For Latin Americans, closing the border leaves LITTLE CHOICE but to enter ‘illegally.’ Sure, these kids could have stayed home. But it is not hard to see why so many like them don’t. It is not just that there are few opportunities for rural youth in Ecuador, where many are discriminated against (note: these kids were initially presumed to be Peruvian, perhaps because of their more indigenous features). Like a lot of Americans and Canadians who retire to Ecuador, these kids wanted to pursue adventure and broader horizons; they wanted to ‘get ahead’ and ‘develop themselves’ as individuals. The tragedy here is that the dreams of kids like Marco and Luis are not considered legitimate or equal to Americans’ dreams. They don’t mean anything to most Americans, who, unaware of their complicity in the poverty and lack of opportunity these kids have, continue to elect politicians who make matters worse (both Republicans and Democrats).

If Americans did know how complicit they are, they would be shocked and I believe they would do something about it – because there are solutions that are fair for everyone. Alas, the press is not free in America. It is owned by billionaires who live a good life by the misery of others, and who benefit from a vision of the world similar to the comment above – “they are illegals, they deserve what they got, and their families are complicit.”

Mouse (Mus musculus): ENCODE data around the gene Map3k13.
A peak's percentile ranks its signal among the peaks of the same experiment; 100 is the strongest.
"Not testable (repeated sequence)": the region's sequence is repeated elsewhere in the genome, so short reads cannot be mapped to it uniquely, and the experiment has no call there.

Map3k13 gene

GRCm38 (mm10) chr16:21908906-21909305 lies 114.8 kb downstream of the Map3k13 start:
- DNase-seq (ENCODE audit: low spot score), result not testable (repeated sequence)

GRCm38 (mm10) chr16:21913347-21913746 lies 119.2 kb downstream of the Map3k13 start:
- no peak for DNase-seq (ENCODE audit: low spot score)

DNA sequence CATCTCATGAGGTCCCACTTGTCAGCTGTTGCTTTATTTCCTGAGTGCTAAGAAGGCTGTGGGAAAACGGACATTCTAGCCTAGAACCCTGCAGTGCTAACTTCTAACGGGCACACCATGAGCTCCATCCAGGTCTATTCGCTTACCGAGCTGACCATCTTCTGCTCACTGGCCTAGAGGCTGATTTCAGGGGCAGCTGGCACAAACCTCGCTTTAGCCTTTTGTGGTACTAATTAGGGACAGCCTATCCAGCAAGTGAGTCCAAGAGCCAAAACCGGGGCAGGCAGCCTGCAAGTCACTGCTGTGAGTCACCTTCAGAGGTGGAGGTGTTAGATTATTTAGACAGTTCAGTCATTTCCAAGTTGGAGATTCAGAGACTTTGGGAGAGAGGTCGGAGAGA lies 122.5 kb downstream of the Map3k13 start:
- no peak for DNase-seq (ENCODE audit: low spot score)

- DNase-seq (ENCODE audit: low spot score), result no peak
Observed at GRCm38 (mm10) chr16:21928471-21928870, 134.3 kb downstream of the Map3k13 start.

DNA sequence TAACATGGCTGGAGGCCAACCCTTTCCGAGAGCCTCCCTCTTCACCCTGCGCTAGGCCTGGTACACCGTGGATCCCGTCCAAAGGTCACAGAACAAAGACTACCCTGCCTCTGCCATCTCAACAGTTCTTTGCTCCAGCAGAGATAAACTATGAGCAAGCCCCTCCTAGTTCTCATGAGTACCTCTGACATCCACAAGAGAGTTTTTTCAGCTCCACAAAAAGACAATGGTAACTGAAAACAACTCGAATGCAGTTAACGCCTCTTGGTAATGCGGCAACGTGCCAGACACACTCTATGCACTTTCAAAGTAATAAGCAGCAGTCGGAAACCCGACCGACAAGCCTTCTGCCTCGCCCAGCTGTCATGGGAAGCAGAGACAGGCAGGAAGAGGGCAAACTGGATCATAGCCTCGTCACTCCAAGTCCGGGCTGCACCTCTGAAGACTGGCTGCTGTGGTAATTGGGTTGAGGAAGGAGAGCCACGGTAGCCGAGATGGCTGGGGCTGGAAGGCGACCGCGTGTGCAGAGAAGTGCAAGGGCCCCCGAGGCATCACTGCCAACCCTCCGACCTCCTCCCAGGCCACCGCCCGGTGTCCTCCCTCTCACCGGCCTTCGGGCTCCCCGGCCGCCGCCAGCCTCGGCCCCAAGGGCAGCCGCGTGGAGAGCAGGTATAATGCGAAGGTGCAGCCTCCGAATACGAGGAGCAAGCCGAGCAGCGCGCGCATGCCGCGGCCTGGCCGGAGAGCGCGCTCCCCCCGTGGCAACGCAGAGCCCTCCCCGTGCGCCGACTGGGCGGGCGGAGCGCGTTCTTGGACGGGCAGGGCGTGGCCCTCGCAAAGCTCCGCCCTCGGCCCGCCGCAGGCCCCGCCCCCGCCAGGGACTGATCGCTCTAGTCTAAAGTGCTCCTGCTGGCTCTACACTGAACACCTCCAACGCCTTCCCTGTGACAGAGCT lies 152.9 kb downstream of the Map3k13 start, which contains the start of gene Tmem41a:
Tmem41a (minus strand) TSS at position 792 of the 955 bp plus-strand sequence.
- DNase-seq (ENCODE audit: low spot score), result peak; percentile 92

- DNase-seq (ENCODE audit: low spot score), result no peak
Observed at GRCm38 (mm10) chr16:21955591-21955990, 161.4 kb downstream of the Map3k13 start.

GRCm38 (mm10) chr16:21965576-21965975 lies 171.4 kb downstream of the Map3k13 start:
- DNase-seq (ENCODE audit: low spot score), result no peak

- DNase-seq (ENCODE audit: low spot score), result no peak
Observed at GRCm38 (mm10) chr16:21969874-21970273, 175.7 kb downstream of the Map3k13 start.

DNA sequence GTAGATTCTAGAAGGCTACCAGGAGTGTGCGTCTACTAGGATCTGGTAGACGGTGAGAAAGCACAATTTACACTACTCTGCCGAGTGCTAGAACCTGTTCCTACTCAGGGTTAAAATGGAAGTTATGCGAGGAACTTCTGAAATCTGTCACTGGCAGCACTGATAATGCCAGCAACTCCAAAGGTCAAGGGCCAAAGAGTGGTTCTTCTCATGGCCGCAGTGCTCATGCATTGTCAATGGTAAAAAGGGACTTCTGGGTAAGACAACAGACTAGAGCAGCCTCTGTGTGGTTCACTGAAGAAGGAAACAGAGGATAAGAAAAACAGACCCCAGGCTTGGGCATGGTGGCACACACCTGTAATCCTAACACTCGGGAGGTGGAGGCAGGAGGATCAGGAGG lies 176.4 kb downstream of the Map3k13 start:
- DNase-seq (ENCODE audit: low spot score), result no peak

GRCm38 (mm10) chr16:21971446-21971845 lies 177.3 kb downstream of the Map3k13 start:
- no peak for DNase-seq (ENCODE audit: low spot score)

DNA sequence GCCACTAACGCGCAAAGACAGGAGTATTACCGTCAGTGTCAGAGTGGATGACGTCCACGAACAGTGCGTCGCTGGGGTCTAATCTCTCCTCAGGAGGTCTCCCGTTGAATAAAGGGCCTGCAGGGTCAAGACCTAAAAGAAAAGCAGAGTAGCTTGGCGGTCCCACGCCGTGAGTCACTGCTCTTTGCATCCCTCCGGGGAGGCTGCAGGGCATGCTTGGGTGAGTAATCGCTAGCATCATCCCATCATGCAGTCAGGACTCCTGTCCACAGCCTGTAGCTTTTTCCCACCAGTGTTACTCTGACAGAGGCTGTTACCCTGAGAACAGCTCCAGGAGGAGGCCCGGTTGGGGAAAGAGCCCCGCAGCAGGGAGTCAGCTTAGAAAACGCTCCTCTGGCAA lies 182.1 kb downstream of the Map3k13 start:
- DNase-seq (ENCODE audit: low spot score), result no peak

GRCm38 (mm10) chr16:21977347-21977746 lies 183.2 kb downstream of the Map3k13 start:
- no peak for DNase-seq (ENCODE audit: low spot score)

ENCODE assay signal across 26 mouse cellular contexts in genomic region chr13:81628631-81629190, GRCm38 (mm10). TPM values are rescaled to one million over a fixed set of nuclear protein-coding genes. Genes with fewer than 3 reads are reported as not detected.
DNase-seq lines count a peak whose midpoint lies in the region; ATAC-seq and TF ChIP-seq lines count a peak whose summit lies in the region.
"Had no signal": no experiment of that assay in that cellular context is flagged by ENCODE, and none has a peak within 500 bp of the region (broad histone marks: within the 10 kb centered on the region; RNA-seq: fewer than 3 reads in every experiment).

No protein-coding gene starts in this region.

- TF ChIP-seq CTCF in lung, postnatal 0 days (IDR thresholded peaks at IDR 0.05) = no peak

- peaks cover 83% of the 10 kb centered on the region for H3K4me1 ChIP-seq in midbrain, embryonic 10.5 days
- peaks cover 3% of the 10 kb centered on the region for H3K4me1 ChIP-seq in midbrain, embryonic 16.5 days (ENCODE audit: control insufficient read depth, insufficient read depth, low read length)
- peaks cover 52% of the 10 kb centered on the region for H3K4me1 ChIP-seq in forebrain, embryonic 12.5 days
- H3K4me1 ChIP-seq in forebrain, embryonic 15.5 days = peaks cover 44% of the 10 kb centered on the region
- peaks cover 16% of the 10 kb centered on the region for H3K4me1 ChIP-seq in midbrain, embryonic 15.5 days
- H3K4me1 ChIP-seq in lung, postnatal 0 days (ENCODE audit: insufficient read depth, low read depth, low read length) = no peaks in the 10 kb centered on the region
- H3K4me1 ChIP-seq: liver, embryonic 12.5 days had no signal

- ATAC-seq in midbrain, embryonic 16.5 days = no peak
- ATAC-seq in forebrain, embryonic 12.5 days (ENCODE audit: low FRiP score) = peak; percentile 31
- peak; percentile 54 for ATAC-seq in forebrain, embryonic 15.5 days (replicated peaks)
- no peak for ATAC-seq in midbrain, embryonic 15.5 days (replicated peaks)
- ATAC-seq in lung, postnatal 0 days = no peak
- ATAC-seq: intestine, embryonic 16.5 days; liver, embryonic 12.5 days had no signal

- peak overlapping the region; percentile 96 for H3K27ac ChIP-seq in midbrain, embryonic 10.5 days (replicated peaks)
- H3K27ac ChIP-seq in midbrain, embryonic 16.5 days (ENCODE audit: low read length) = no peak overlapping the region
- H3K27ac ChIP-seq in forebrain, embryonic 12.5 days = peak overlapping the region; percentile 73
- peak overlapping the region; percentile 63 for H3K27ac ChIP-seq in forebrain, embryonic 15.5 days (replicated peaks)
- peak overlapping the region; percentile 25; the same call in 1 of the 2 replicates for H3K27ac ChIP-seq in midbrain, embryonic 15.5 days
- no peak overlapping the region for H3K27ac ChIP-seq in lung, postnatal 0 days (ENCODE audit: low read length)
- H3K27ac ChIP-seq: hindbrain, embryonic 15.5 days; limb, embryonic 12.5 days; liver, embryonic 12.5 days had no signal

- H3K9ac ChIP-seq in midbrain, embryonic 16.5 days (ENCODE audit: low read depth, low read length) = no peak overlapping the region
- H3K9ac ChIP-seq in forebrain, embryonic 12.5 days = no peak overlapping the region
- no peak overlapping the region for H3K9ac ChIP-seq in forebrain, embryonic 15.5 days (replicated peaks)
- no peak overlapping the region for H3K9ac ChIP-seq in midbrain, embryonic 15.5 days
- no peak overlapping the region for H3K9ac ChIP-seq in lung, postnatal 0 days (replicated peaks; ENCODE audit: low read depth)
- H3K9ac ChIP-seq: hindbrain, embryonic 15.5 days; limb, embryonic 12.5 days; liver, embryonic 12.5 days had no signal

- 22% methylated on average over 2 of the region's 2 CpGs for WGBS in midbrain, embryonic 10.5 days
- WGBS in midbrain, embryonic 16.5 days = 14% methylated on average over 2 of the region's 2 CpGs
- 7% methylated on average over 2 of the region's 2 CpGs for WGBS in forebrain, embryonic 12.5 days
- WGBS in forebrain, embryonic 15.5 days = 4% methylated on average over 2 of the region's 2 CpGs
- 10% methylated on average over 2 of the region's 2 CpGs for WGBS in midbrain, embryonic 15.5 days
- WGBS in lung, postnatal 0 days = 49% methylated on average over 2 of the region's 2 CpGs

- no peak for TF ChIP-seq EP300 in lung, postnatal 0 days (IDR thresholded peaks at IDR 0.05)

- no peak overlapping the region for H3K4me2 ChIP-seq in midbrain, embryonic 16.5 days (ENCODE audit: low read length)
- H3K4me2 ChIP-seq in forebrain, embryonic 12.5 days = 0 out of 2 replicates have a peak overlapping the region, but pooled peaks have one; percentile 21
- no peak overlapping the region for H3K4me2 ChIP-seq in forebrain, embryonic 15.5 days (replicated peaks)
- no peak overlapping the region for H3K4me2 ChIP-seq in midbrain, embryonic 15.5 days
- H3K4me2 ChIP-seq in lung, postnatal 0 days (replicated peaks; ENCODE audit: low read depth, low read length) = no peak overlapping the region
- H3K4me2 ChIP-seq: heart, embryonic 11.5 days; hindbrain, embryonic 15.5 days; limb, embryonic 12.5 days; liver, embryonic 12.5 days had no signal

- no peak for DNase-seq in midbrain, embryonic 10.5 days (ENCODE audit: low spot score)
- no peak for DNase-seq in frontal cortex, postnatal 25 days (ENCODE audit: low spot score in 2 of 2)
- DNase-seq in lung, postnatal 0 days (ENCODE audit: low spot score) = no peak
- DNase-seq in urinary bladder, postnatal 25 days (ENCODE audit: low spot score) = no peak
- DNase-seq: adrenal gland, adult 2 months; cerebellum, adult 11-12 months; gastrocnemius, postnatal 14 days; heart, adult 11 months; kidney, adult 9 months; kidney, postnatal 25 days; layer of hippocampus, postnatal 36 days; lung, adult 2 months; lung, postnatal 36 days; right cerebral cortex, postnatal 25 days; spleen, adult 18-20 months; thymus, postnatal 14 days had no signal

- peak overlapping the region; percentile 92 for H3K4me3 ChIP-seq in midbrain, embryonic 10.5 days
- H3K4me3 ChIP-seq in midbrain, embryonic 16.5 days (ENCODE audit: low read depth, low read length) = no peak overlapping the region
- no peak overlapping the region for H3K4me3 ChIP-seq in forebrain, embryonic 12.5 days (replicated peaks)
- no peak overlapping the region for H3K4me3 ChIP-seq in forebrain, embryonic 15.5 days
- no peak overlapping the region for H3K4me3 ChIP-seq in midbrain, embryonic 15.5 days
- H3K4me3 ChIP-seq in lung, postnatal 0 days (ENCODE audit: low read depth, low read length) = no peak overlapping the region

These are crappy and unfair ideas, but it is not difficult to see where comments like the ones above come from, and why they seem sensible to some. Yet, they draw attention to a certain social position in global society. In some ways, the commenter has too much power and is, unfortunately, not yet aware of it – they are out of touch with reality.

What the commenter and others like him/her need is a mirror that might gently remind them how big they are. In its absence, wecan all end up with distorted worldviews that contribute to heartless mistakes in judgement with real human consequences. Of course, we can stand by the status quo and defend global inequalities as an order of nature if we want to. But nature provides no empirical foundation for them – we arbitrarily identify with our dreams and life goals putting them ahead of others’ at all costs. By doing so, we also fail to hold even more powerful people to account. We fail to be the mirrors they also need.
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Matthew Hayes is a Canadian sociology professor and researcher who has studied Cuenca and the impact of North American expats on the city. He published an article about his research in the journal Ethnic and Racial StudiesClick here to read it.